Wetlands International [pdf]

Established as a non-governmental organization, Wetlands International is concerned with promoting the conservation and wise use of wetlands on the global, regional, and national levels. Much of the information on the site is contained within a dozen or so sections along the left-hand side of the homepage. First-time visitors may want to read through the "About Us" area before proceeding to the "Introduction to Wetlands" area. Scholars and policy analysts will want to also look through the "Publications" area. Here they will find information sheets on peatland loss, user handbooks on various wetland regions, and related fact sheets for general use. Visitors may also want to peruse the "Biodiversity Programmes" area to learn more about the species and habitats that Wetlands International works to preserve through their advocacy work. The site is rounded out by a collection of recent news stories and press releases. [KMG]

Surviving: The Body of Evidence [Macromedia Flash Player]

Billed as a "journey of self-discovery", this very fine online exhibit from the University of Pennsylvania's Museum of Archaeology and Anthropology takes visitors on an interactive tour through the world of evolution. Along the way, visitors will encounter well-known scientists and revolutionary thinkers as they discuss their breakthrough theories. The exhibit doesn't skimp on the particulars of evolution either, as visitors can learn why "your sister had trouble giving birth", or "why your back may ache". All of this is discussed and presented in sections that include "We Keep Evolving", "Our Place in the Natural World", "We Are Not Perfect", and "Finding Our Human Ancestors". The site is erudite, well-thought out, and suitable for all ages. Additional resources on the site include links to other relevant websites, including the University of California Berkeley's Evolutionary website and articles on evolution from Scientific American. [KMG]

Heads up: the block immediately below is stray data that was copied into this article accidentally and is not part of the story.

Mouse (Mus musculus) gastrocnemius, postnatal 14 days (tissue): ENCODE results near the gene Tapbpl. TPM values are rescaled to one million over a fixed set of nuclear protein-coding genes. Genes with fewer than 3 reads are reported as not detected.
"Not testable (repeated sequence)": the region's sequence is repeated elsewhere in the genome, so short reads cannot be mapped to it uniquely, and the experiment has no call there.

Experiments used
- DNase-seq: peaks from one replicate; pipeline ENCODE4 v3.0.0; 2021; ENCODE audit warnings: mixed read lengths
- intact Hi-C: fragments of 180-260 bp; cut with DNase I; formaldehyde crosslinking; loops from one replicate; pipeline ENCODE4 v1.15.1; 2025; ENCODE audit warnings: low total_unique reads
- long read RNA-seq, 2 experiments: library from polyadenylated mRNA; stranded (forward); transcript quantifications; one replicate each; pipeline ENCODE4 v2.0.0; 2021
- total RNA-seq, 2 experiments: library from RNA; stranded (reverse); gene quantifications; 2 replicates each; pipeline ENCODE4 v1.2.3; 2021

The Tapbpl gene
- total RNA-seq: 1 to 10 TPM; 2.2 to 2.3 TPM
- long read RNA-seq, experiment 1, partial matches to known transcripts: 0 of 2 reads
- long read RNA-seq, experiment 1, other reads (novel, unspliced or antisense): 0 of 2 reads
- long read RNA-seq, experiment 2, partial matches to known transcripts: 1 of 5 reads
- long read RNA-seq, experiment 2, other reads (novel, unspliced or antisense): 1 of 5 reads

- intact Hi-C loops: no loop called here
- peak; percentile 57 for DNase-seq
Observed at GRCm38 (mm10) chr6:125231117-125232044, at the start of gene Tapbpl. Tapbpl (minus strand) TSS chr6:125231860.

Desalination: A National Perspective

The promise of desalination as a panacea to the world's insatiable demand for freshwater has been held out for decades, and engineers and others have set their full intellectual powers to this task. Released in late April 2008, this repot from the National Academies Press takes a close look at the feasibility of large-scale desalination schemes. One of the reports primary recommendations is that federal research and development on desalination be planned and coordinated by the White House Office of Science and Technology Policy and funded at the level of existing desalination research and development programs. The report also suggests that significant research efforts should be committed to developing cost-effective and environmentally sustainable ways to dispose of the salt concentrate generated by the desalination process. Visitors are welcome to download the entire report (a short registration may be required), or they can just browse around through the table of contents as they see fit. [KMG]